Hope that helps ;-)

--------------------------------------------------
Note added at 1 hr (2009-02-01 14:34:59 GMT)
--------------------------------------------------

Just to expand mu note to Ta^a:
One objective, two outcomes
One of the outcomes is fair, the other is most likely. It could happen that the fair outcome is also the most likely, but not necessarily.
Eg. It is fair that I win the lottery because I have been buying tickets for many years, but it is very unlikely ... sadly

Arcoiris
Local time: 06:48
Native speaker of: Native in EnglishEnglish, Native in SpanishSpanish
PRO pts in category: 4
Grading comment
Thank you all for your great help!
Notes to answerer
Asker: thank you Iris, that makes more sense. Still, I am befuddled by the example of the football match. Whether their team wins or loses, Italian football fans will always tell you that referees were biased against them... :-)

Asker: sorry, I should have written Arcoiris :-S


Peer comments on this answer (and responses from the answerer)
agree  Enza Longo: good explanation ... and I agree that it should be 'are'
2 mins
  -> Thank you Enza

neutral  Taña Dalglish: Still no. The objective is one. Not 2 outcomes. You can have 1 fair AND most likely outcome (it is one & the same - the end result! and we should not change the source to suit our ends). I strongly feel it is "IS". Saludos.
13 mins
  -> Thank you Ta^a. True, the objective is on, but the text mentions "both" outcomes. Grammatically the agreement should be with both = are

agree  Tina Vonhof: X and Y are one and the same AND skewed in our favour. Leave out "the one" and ignore the World Cup example, it's confusing and it's not the point of the sentence.
1 hr
  -> Thank you Tina

agree  Gary D: Explains it the best
6 hrs

agree  Phong Le
14 hrs
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2 hrs   confidence: Answerer confidence 4/5Answerer confidence 4/5
both outcomes ARE one outcome


Explanation:
The word one can serve as a pronoun, as well as a noun or an adjective. In the case of your sentence, it is a pronoun for outcome. Substituting outcome for one in the sentence gives you:

...we tend to think that both the objectively “fair” outcome and the most likely outcome ARE the [one] outcome that is skewed in our own favor.

or

Outcome A and outcome B are the outcome C.

Alternate example:
On the other hand the events A and B are not mutually exclusive--they have the outcome (1,6) in common...
http://74.6.239.67/search/cache?ei=UTF-8&p="is the one outco...

See the following sites for information on self serving bias:
Self serving bias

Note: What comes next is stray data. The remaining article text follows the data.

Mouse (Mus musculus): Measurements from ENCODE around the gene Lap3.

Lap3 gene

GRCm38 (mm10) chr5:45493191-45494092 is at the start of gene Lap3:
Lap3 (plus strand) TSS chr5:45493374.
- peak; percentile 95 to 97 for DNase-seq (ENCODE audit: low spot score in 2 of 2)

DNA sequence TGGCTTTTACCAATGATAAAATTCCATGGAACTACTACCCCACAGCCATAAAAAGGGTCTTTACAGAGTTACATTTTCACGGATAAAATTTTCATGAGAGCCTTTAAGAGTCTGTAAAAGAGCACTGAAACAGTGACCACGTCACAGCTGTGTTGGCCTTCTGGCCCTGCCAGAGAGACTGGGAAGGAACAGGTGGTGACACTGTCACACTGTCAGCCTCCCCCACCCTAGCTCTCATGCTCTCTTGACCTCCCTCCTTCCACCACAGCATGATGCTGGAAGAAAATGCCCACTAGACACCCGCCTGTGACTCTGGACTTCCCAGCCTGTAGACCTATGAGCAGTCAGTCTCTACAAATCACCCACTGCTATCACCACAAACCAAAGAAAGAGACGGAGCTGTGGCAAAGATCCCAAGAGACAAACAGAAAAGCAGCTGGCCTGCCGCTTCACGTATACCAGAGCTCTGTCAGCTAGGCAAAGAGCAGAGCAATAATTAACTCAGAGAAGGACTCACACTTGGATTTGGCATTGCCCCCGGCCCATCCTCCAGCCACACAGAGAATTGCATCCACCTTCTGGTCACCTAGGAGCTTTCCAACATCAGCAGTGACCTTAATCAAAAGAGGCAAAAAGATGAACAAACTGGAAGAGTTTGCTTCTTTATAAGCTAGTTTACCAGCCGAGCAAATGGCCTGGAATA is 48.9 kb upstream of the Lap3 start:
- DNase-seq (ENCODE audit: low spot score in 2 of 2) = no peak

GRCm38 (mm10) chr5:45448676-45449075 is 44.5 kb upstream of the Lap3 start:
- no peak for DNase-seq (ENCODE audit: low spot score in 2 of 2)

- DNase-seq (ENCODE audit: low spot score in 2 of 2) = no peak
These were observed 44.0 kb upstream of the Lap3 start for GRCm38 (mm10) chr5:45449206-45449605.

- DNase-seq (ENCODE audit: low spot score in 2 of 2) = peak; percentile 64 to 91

http://en.wikipedia.org/wiki/Self-serving_bias

A self-serving bias occurs when people are more likely to claim responsibility for successes than failures. It may also manifest itself as a tendency for people to evaluate ambiguous information in a way beneficial to their interests. Dale Miller and Michael Ross first suggested this attributional bias. Self-serving bias also results in a statistical bias resulting from people thinking that they perform better than average in areas important to their self esteem. For example a majority of drivers think they drive better than the average.

For instance, a student who gets a good grade on an exam might say, "I got an A!" while a student who does poorly on an exam might say, "The teacher gave me an F!" When someone seeks out external causes for their poor performance, it may be labeled self-handicapping. Self-serving bias may simply be a form of wishful thinking.
http://psychology.wikia.com/wiki/Self-serving_bias

What is a self serving bias?
http://www.wisegeek.com/what-is-a-self-serving-bias.htm

Claire Chapman
Local time: 01:48
Native speaker of: Native in EnglishEnglish
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2 hrs   confidence: Answerer confidence 4/5Answerer confidence 4/5
grammatically incorrect but


Explanation:
This is an example of relatively common usage that is grammmatically incorrect (IMO) or at least questionable (to avoid my personal bias). The objectively 'fair' outcome and the most likely outcome are two different things, so the subject of the phrase is plural and the verb should be plural. I don't think that putting 'both' in front of a plural subject transforms it into a singular subject.

The difficulty here arises from the fact that the true subject of the phrase is 'the outcome skewed in their favour', so the difficulty could be avoided by rewording as:

Most people regard the outcome skewed in their favour as the the objectively fair outcome and the likely outcome.

If the two types of outcome have been mentioned previously and you want to maintain coninuity, you could say:

Most people think that the objectively 'fair' outcome and the likely outcome are the same as the one skewed in their favour.

or

Most people think that both outcomes -- the objectively fair outcome and the likely outcome -- are the same as the one skewed in their favour



Ken Cox
Local time: 07:48
Native speaker of: Native in EnglishEnglish